"No, Lord—uh—Leon. But please do not ask for a foreshortened name from me. I will not be known as Brat to any man or woman."

Brathay smiled when Leonmarkh laughed aloud before turning his horse and galloping on ahead. Tuskerman appeared eager to follow, but Brathay held him back, unsure of the terrain and not wanting to risk falling from his saddle in the dark. When he rounded a bend in the rock and began to climb the steep slope towards the gatehouse, he saw that his observation of the line of people had been correct. Except they appeared to be passing objects between them.

"What happened?" Brathay asked Myxel, the young stableboy, who stood by waiting for Brathay to dismount. A line of soldiers and townspeople acknowledged him as they passed heavy pails through the gatehouse passage into the keep, across the courtyard and up the narrow staircase of the beacon tower. At the same time, they returned empty buckets.

"None knows. Happened between six and seven bells. Mr Zhorman was first to spot it. His soldiers had barely returned, and we was tending their horses by the stables. Everyone wondered if a spark from one of them braziers in the courtyard rose up and set the stockpiles alight. Mr Khraxwall ordered them lit when he heard the horn announcing the return of the first group. Seems unlikely if you ask me, although there was a feisty wind whipping through here earlier."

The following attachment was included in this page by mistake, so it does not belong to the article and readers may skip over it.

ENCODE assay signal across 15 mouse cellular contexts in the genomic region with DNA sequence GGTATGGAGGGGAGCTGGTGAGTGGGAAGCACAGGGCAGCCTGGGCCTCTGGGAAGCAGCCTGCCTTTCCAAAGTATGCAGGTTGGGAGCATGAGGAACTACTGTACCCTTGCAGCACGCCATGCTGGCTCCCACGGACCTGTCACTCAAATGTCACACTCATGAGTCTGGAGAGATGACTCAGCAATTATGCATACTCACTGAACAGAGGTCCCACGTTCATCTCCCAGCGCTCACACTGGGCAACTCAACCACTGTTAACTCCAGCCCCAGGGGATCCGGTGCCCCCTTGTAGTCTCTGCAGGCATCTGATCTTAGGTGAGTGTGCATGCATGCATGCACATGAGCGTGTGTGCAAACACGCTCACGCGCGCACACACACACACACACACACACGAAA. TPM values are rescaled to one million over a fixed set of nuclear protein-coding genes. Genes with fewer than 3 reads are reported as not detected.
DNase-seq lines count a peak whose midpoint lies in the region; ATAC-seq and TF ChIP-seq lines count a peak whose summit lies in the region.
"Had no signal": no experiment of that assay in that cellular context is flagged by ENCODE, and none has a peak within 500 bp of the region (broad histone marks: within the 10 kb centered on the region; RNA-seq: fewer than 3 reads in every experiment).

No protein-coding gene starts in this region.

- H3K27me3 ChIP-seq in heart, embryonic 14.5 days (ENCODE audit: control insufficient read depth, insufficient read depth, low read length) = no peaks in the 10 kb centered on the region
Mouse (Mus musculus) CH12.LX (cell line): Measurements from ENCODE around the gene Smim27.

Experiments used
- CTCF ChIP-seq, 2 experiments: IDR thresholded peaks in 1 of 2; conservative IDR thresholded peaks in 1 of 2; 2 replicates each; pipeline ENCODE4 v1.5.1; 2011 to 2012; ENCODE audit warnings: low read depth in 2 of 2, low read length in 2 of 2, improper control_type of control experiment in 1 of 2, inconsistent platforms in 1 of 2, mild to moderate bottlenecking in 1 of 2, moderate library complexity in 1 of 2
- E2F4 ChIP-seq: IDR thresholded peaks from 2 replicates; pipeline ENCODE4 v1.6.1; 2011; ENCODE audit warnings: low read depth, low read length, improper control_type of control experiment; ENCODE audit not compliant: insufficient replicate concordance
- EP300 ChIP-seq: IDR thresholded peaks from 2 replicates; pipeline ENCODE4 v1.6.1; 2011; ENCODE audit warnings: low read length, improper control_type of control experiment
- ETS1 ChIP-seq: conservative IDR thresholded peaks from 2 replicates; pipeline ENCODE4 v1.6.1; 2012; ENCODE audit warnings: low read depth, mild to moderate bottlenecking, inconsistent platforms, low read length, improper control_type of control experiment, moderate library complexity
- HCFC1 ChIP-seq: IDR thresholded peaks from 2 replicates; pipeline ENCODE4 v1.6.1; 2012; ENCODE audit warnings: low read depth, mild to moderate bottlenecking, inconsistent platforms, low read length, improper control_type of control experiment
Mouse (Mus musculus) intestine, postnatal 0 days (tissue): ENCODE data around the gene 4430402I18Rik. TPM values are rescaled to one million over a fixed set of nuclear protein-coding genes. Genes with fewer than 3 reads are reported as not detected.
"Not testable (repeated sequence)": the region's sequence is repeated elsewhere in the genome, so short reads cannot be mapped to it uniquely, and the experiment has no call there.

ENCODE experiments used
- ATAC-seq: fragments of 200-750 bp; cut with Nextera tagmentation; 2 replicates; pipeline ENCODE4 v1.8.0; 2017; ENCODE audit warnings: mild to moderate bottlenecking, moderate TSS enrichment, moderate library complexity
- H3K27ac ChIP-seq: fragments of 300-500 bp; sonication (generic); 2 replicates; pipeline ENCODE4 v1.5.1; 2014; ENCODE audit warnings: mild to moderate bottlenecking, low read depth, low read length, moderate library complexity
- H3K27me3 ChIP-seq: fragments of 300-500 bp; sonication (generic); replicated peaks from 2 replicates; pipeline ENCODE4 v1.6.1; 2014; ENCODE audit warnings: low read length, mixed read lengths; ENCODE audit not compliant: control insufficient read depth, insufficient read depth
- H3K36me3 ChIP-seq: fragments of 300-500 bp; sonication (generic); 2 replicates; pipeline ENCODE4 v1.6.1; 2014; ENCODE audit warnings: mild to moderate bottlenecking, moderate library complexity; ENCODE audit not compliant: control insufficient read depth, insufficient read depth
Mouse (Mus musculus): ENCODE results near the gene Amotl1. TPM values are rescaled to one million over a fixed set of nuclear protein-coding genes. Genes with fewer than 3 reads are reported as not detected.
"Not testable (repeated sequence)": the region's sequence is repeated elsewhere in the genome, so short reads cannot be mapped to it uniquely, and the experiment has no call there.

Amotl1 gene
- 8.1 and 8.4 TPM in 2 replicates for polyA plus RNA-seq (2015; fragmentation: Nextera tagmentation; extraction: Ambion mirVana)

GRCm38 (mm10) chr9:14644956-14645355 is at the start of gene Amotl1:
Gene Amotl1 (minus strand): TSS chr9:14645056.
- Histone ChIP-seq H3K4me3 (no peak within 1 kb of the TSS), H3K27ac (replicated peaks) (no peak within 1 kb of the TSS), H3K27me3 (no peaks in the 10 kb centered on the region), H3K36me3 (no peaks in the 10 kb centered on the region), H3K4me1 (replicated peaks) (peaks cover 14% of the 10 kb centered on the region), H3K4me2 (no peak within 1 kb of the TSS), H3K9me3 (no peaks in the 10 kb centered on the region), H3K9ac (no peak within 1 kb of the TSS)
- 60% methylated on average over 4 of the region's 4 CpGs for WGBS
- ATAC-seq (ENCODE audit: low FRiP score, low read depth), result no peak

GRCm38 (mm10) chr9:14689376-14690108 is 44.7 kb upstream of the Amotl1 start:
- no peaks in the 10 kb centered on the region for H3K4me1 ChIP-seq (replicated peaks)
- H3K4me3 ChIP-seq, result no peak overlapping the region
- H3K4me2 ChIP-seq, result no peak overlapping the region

"Are those townsfolk helping to carry pails?”

"They are. Mr Sturridge it was who suggested getting help from the town. Knows a couple of people down there, it seems. Bit of a dark horse is our gaffer. But someone in the village had already seen the fire and he met Mr Fleming halfway to the keep. Brought their own group of some fifty folk, they did. Anyone they could drag along who was willing and available. And they brought their own buckets."

"Carrying seawater up all the way from the seashore. That is some burden."

Myxel snorted. "Not seawater, Mr Brathay. Water don't do nowt against beaconwood. Mr Khraxwall told 'em. That there's wet sand from the beach. Only way is to smother the flames. Mr Khraxwall took charge, thankfully. Looks to me as though they have things under control now. Him it was as managed to raise the beacon blockers, to stop the signal from passing down the line. Got a few burns doing so, by all accounts."

Brathay climbed down from his horse and looked to the top of the keep. Maybe he and Leonmarkh had experienced their fair share of troubles during the day, but the keep staff had been kept busy, too. Mxyel was right, though. Flames no longer flickered angrily from the tower, now more of a soft glow. Already nonverbal signals seemed to be spreading down the human chain, telling them to slow.

As he stood there, Brathay felt a few drops of cold rain land on his head.

"I think I had best stay out of the way," he said, "before the rains come.”

"Leave Tuskerman with me. Mrs Sturridge and her crew delayed serving dinner 'til nine bells. 'Cause of all the hoo-ha. They never left the kitchens, any of 'em."

"Thank you, Myxel. This place keeps us all on our feet, does it not?"

Myxel barked out a laugh. Rather than being shaken—as he had been with the flogging—he appeared enlivened by the communal hive of activity. After taking the reins of Brathay's steed, he was about to head off when he turned back.

"Sorry, Mr Brathay. I didn't ask. How was your day’s trek with his lordship?"